Why does Jesus want us to participate with Him in showing compassion?
He was perfectly capable of healing the crowds on his own. Disciples had no power to heal. And Jesus could have easily zapped the stones and turned them to bread. But he doesn’t. Instead, he involves the disciples. Why? It’s because in the process, their hearts were changed.
14 When Jesus landed and saw a large crowd, he had compassion on them and healed their sick. 15 As evening approached, the disciples came to him and said, “This is a remote place, and it’s already getting late. Send the crowds away, so they can go to the villages and buy themselves some food.”
The disciples, you know that they are tired and hungry. They are not rejoicing that the sick are being healed the same way that Jesus must have rejoiced. They don’t share his level of compassion. The disciples are still quite immature at this point.
First, they say, it’s a remote place. In other words, even if we WANTED to help because you know Jesus we really do want to help, but oh well, we can’t, we’re in the middle of nowhere. Where could we go to buy supplies anyway? It’s getting late, I wish we could do help more people (wink, wink), but you know, it’s going to be dark soon and they should get home before dinner time. We’ve been at it all day, isn’t what we’ve done enough? Send the crowds away.
Those reasons sound legitimate. They are trying their best to sound caring. What they really meant to say is something like this. Jesus, you’re too much. Why are you healing these people? They are not appreciative. They won’t remember your name tomorrow. I don’t care about the crowds. I care about us. I care about me. I’m hungry. I’m tired. Let’s go home. That’s the uncensored look into the hearts of these disciples. Completely lacking of compassion.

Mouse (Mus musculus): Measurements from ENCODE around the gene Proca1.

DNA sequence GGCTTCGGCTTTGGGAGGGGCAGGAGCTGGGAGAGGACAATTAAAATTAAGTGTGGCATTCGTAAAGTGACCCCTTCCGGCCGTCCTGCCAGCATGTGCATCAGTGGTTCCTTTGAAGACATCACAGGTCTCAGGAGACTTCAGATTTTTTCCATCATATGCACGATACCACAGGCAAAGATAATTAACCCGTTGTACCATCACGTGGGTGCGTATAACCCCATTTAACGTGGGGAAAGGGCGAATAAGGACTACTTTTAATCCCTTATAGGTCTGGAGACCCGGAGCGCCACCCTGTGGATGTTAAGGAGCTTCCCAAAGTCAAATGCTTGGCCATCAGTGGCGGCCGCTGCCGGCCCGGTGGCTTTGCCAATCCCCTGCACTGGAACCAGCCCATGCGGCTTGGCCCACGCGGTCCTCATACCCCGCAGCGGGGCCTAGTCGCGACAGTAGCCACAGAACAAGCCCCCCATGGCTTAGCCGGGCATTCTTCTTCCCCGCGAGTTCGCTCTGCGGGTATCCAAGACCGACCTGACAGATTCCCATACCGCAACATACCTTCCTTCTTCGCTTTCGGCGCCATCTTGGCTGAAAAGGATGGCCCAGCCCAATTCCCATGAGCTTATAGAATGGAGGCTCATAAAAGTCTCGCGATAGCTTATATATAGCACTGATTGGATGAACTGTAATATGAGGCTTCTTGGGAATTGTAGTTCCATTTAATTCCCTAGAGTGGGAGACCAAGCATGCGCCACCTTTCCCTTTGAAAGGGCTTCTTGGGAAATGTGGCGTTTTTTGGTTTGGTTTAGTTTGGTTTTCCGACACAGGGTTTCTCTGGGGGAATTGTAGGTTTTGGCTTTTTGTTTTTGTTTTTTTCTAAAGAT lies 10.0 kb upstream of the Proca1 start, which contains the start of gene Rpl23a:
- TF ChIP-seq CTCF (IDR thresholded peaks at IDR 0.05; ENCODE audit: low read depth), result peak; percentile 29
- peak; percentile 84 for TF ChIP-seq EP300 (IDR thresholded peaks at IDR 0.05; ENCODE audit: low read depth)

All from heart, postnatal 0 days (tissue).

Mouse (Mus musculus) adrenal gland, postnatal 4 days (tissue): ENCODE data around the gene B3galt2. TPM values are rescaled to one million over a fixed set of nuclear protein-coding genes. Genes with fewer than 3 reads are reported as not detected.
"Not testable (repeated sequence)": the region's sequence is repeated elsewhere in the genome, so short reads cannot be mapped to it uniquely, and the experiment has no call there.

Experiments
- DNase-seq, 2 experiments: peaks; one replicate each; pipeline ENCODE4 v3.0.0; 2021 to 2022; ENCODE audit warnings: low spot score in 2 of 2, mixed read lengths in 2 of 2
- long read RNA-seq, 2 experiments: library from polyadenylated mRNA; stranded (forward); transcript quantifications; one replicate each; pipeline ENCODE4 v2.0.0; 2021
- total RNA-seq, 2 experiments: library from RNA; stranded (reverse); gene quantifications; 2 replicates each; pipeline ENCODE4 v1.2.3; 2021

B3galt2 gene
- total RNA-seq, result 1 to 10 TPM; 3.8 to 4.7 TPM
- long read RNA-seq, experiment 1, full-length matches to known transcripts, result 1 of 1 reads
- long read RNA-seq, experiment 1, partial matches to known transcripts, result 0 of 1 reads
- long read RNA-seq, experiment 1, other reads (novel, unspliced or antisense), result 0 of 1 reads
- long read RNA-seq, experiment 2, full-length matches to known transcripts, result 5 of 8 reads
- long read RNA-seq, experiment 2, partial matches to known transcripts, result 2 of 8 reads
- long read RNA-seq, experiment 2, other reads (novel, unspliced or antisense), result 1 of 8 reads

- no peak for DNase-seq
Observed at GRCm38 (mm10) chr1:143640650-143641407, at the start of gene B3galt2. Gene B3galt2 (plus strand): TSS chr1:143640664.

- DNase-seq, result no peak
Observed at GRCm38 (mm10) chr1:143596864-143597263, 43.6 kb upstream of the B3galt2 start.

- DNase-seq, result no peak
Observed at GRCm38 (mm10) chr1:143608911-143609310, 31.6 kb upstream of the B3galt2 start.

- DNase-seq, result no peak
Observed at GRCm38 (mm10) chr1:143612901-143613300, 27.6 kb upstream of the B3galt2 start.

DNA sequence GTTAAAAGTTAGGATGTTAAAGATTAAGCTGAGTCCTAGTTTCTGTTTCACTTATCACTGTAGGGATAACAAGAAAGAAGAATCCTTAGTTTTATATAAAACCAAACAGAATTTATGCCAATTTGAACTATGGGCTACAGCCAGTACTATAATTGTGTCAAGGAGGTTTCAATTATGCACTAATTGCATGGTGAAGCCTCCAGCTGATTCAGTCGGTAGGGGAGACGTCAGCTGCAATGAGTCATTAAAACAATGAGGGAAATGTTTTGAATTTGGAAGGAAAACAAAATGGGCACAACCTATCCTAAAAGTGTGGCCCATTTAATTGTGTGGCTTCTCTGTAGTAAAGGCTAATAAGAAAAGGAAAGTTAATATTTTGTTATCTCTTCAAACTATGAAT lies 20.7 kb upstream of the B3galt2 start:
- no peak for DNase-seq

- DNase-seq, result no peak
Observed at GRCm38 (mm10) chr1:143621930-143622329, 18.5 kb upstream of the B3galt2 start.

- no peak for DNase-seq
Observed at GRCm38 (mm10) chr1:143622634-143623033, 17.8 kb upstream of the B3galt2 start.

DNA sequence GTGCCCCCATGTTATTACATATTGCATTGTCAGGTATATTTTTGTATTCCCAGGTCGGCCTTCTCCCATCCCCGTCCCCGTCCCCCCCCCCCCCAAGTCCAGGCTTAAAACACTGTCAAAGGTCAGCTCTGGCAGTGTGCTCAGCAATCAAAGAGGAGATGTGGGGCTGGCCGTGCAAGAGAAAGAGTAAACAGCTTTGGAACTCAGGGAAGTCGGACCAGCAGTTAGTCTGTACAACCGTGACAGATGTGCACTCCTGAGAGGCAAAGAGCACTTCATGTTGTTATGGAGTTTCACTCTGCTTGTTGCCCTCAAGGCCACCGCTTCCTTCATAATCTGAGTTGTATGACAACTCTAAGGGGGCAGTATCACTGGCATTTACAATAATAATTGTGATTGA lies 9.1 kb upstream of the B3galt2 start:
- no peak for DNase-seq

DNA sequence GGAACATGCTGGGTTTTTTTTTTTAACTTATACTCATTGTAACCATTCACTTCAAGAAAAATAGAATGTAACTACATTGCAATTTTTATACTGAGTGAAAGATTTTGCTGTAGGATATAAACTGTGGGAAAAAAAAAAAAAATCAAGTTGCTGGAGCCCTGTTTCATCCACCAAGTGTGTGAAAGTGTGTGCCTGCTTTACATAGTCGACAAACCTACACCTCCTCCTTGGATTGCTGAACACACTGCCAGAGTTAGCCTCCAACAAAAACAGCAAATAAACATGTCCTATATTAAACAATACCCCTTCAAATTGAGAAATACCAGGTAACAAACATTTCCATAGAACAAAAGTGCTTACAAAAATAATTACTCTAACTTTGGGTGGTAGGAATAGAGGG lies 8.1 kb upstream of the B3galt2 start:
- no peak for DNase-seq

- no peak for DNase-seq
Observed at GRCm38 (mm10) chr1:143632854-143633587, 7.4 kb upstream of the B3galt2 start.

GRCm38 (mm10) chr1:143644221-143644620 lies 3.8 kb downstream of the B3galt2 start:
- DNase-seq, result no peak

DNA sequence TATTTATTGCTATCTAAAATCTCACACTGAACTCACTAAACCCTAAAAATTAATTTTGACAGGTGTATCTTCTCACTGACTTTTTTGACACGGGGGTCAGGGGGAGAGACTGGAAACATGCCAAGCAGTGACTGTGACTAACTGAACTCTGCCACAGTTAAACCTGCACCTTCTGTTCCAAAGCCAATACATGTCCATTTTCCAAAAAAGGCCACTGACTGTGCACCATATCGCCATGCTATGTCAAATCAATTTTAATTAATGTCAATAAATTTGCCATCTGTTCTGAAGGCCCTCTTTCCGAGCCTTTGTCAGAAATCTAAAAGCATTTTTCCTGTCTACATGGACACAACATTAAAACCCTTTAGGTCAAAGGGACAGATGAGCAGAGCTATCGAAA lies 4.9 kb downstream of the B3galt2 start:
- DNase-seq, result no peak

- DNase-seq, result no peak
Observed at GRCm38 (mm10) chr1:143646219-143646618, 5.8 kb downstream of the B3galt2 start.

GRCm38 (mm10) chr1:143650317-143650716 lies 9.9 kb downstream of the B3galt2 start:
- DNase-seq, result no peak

Jesus knows this. He sees their hearts. He has compassion for the crowds and he is concerned about his disciples’ lack of compassion. And so he wants to teach them a lesson. Jesus doesn’t rebuke the disciples, he replies in v16 – They do not need to go away. Come on, guys. Have some heart. Show some compassion as I’ve been modeling to you all day. YOU give them something to eat.
The disciples still weren’t getting it. They respond in v17–
17 “We have here ONLY five loaves of bread and two fish,” they answered.
I want to underscore the word, ONLY. Here’s another reason why you and I don’t show compassion. I only have five loaves and two fish. I am only 6 years old, what can I do? I’m only in college, I have no money, I can’t do anything. I only have a few hours of free time a week, what difference will that make? Our church is only a few years old and only has a handful of committed members, what dent could we possibly make in this massive problem of poverty?
Jesus says in v18 – Bring them, bring the fish and the loaves here to me. I am not sure with what tone Jesus said it. I imagine him being a bit frustrated at this point. Or at least a bit disappointed. You guys are still not getting it. Just, bring them here to me.
And Jesus takes that small meal which is only enough to feed a small group of people and he multiplies it so that 10-15 thousand, if you include the women and children, are fed and everyone is satisfied and still there was plenty left over.
Imagine what the disciple must be thinking as they were passing out the food. As they reached into the baskets and the fish and the bread kept coming and coming. They must have looked at each other and wondered, how is this happening, what is going on here? It must have been a rush just like Peter walking on the water for a brief moment.